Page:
Distinct EGFR mutation types have similar outcomes with osimertinib treatment
At the time of analysis (data cutoff September 1, 2019), the median follow-up was 18.0 months. Overall, 233 patients were evaluable for response. The ORR and CBR to osimertinib in our cohort were 53.7% and 78.1%, respectively. Besides, 169 patients either had disease progression or had died at the time of data cutoff. The median PFS of overall population was 10.1 months (95% CI: 9.1–11.5 months; Figure S4A), and the median OS was 22.0 months (95% CI: 18.7–24.4 months; Figure S4B). We examined the effect of distinct EGFR mutation types on outcome with osimertinib treatment. We found that patients harboring 19Del, L858R, and uncommon mutations had non-significantly different ORRs (58.5%, 47.3%, and 40.0%, respectively, P=0.206, Figure S5A) and CBRs (81.5%, 73.1%, and 80%, respectively, P=0.322, Figure S5B). There were also no significant difference in PFSs (median: 11.3, 9.0, and 11.7 months, respectively, log-rank P=0.276, Figure S5C) and OSs (median: 22.6, 20.1 months, and not reached, respectively, log-rank P=0.173, Figure S5D) among patients with 19Del, L858R, and uncommon mutations.
Distinct EGFR 19Del subtypes have different outcomes with osimertinib treatment
Due to the absence of study reporting the association between EGFR 19Del subtypes and osimertinib efficacy, we subsequently investigated the impact of varying EGFR 19Del subtypes on clinical outcomes of osimertinib treatment in our cohort of 136 T790M-mutant cases. We compared these cases with patients with L858R tumors. We found ΔE746 tumors had a significantly higher ORR and CBR compared with L858R tumors (ORR: 64.9% vs. 47.3%, P=0.014; CBR: 86.6% vs. 73.1%, respectively, P=0.020), whereas non-ΔE746 tumors had similar ORR and CBR compared with L858R tumors (ORR: 42.1% vs. 47.3%, respectively, P=0.587; CBR: 68.4% vs. 73.1%, respectively, P=0.588) (Figure 1A,B). PFS and OS in ΔE746 patients were also significantly longer (median PFS: 12.2 vs. 9.0 months, log-rank P=0.027; median OS: 23.7 vs. 20.1 months, log-rank P=0.02) whereas non-ΔE746 patients had similar PFS and OS compared with the L858R patients (median PFS: 8.6 vs. 9.0 months, log-rank P=0.621; median OS: 15.7 vs. 20.1 months, log-rank P=0.955) (Figure 1C,D). Moreover, with regard to ΔE746 subgroup, no significant differences in PFS and OS were observed between the most common 19Del variant p.E746_A750del and other ΔE746 variants (log-rank P=0.967, P=0.396, respectively; Figure S6A,B). Overall, these data suggested that patients with EGFR ΔE746 tumors have a significantly better benefit from osimertinib treatment.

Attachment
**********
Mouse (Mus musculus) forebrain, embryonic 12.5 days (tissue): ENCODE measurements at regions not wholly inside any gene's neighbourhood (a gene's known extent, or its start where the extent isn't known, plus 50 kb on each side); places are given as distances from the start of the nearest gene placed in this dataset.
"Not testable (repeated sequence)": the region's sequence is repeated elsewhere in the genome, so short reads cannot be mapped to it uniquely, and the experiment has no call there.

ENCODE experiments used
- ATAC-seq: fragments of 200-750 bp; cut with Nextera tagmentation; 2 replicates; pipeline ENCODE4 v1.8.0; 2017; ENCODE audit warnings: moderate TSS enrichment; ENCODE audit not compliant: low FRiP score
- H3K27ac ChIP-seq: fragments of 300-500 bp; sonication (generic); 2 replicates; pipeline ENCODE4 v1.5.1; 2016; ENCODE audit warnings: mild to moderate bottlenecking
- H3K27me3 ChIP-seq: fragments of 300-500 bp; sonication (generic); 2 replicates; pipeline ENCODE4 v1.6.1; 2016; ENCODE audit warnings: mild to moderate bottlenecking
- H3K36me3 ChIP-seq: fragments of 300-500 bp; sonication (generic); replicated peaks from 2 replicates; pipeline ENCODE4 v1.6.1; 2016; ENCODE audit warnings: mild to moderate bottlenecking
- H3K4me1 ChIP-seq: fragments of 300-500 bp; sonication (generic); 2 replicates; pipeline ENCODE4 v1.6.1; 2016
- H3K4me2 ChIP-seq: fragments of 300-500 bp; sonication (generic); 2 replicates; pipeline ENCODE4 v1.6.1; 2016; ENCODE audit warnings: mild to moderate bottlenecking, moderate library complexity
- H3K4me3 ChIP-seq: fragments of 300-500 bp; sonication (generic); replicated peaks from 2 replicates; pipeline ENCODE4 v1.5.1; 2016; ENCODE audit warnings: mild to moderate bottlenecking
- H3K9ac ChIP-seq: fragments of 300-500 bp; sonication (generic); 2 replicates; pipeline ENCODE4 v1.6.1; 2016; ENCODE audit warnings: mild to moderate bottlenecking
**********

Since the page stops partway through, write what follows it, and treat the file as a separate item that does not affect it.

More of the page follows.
Clinicopathologic features associated with osimertinib outcomes
We further evaluated the effect of clinical and pathologic features on PFS and OS to osimertinib in patients with T790M-mutant NSCLC. In univariate analysis, we found that tumor histological type, line of osimertinib therapy, and EGFR mutation subtype were significant prognostic factors for PFS (Table S2). In multivariate Cox regression analysis adjusting for potential confounders, only tumor histologic type and EGFR mutation subtype remained independent predictive value for PFS (Table S2). Specifically, EGFR non-ΔE746 (HR=1.70, 95% CI: 1.08–2.69, P=0.022) and L858R (HR=1.70, 95% CI: 1.19–2.43, P=0.004) had a significantly higher HR than ΔE746 subtype. Similarly, multivariate analysis also confirmed that L858R (HR=1.70, 95% CI: 1.06–2.73, P=0.026) was independently associated with worse OS than EGFR ΔE746 mutation subtype (Table S3). In addition, non-adenocarcinoma histology (HR=3.92, 95% CI: 1.49–10.27, P=0.006) and third- or more line of osimertinib therapy (HR=1.59, 95% CI: 1.03–2.46, P=0.035) were also independently associated with worse OS for osimertinib treatment.
Distinct EGFR genotypes have different resistance mechanisms to osimertinib treatment